Teacher talk and the classroom context By Richard Cullen.pdf
Download Teacher talk and the classroom context By Richard Cullen.pdf...
Teacher talk and the classroom context
Richard Cullen In the era of communicative language teaching, analyses of teacher talk typically focus on the characteristics that make, or fail to make such talk ‘communicative’. In most cases, the criteria for communicativeness are taken from what is felt to constitute communicative behaviour in the world outside the classroom. Thus, communicative classrooms are held to be those in which features of genuine communication are evident, and, by exclusion, classes where they are not present are considered to be uncommunicative. In the case of teacher talk, similar criteria might be used to assess such aspects of classroom language use as the kind of questions teachers ask their students, or the way they respond to student contributions. In this article, I argue that this analysis of teacher talk is oversimplistic, and ultimately unhelpful to teachers since its attempt to characterize communicativeness only in terms of features of authentic communication which pertain outside the classroom ignores the reality of the classroom context and the features which make for effective communication within that context,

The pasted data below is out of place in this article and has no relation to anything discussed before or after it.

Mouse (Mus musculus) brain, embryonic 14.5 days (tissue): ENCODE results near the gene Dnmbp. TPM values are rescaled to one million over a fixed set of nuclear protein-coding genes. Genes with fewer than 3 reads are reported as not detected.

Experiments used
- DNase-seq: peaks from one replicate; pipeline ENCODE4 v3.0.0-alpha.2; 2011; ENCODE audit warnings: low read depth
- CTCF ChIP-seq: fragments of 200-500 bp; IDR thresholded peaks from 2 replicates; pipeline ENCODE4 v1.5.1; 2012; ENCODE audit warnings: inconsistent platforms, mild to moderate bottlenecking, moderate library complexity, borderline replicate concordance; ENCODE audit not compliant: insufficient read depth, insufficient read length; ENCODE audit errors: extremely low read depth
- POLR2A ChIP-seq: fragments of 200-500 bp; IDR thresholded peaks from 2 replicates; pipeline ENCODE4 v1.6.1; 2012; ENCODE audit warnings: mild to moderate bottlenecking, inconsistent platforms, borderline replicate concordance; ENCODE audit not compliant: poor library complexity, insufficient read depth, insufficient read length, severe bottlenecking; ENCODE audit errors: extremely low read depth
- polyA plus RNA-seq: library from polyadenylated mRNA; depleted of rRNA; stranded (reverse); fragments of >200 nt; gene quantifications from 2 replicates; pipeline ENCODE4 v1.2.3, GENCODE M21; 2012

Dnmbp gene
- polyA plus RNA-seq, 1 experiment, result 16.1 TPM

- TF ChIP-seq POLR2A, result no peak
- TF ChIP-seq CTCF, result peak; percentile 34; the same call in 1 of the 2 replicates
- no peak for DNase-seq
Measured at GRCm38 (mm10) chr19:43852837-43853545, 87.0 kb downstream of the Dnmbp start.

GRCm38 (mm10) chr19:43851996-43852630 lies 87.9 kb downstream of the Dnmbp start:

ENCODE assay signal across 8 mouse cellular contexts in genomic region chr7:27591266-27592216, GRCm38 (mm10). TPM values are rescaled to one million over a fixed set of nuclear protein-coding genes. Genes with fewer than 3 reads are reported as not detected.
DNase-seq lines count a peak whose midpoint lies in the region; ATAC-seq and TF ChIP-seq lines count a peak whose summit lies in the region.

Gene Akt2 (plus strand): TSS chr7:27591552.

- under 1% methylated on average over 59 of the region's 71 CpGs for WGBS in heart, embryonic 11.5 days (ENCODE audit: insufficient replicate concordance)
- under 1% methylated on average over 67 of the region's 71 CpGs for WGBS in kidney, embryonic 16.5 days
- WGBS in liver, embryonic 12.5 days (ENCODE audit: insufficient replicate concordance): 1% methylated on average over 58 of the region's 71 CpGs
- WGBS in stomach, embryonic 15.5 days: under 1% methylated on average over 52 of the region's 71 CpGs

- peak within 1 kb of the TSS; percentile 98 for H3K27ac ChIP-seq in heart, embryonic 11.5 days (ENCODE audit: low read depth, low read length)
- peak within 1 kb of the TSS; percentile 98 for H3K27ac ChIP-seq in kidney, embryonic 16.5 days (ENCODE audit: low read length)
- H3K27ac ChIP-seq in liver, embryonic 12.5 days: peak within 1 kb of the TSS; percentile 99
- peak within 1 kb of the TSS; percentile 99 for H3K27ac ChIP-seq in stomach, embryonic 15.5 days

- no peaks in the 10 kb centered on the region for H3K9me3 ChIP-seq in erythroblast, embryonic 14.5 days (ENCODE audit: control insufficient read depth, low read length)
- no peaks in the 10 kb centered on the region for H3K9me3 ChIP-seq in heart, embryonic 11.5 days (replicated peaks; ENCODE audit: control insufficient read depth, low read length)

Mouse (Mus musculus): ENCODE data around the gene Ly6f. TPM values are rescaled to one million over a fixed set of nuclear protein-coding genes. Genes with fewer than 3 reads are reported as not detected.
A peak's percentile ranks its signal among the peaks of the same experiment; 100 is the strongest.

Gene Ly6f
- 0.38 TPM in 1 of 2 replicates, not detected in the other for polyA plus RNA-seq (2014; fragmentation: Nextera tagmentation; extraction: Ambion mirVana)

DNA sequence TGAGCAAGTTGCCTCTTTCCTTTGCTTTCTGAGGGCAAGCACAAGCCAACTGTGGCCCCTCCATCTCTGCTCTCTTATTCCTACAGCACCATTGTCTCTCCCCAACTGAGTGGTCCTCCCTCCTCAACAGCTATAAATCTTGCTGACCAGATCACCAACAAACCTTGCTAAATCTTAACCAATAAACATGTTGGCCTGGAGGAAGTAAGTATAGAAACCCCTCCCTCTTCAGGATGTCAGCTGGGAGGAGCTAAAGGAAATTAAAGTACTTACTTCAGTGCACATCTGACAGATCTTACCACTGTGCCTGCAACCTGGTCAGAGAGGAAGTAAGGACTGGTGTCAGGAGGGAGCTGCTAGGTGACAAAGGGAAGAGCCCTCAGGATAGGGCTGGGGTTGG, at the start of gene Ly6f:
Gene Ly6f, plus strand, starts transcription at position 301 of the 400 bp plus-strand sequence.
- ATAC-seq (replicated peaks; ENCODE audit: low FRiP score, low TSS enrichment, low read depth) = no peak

Teacher talk: quantity and quality